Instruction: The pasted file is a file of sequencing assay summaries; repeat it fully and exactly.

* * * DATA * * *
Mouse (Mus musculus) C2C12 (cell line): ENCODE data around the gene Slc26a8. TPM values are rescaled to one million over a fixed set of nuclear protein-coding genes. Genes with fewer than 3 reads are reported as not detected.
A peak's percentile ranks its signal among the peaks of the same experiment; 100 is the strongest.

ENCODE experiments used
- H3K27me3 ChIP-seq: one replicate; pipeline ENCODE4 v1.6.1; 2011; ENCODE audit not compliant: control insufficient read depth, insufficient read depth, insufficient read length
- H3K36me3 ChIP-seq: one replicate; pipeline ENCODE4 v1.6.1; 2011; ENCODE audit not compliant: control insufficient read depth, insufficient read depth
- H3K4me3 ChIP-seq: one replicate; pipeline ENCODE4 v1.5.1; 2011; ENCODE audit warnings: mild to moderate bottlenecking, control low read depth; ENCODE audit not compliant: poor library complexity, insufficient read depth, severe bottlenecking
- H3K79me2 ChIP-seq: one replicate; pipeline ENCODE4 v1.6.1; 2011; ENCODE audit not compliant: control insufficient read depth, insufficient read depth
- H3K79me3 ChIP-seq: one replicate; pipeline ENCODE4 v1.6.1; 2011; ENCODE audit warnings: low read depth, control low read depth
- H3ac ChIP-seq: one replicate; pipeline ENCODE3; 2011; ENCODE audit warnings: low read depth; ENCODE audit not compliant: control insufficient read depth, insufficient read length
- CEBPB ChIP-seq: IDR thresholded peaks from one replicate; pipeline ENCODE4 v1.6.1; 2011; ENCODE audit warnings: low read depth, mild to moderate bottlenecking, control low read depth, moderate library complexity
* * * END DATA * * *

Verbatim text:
Mouse (Mus musculus) C2C12 (cell line): ENCODE data around the gene Slc26a8. TPM values are rescaled to one million over a fixed set of nuclear protein-coding genes. Genes with fewer than 3 reads are reported as not detected.
A peak's percentile ranks its signal among the peaks of the same experiment; 100 is the strongest.

ENCODE experiments used
- H3K27me3 ChIP-seq: one replicate; pipeline ENCODE4 v1.6.1; 2011; ENCODE audit not compliant: control insufficient read depth, insufficient read depth, insufficient read length
- H3K36me3 ChIP-seq: one replicate; pipeline ENCODE4 v1.6.1; 2011; ENCODE audit not compliant: control insufficient read depth, insufficient read depth
- H3K4me3 ChIP-seq: one replicate; pipeline ENCODE4 v1.5.1; 2011; ENCODE audit warnings: mild to moderate bottlenecking, control low read depth; ENCODE audit not compliant: poor library complexity, insufficient read depth, severe bottlenecking
- H3K79me2 ChIP-seq: one replicate; pipeline ENCODE4 v1.6.1; 2011; ENCODE audit not compliant: control insufficient read depth, insufficient read depth
- H3K79me3 ChIP-seq: one replicate; pipeline ENCODE4 v1.6.1; 2011; ENCODE audit warnings: low read depth, control low read depth
- H3ac ChIP-seq: one replicate; pipeline ENCODE3; 2011; ENCODE audit warnings: low read depth; ENCODE audit not compliant: control insufficient read depth, insufficient read length
- CEBPB ChIP-seq: IDR thresholded peaks from one replicate; pipeline ENCODE4 v1.6.1; 2011; ENCODE audit warnings: low read depth, mild to moderate bottlenecking, control low read depth, moderate library complexity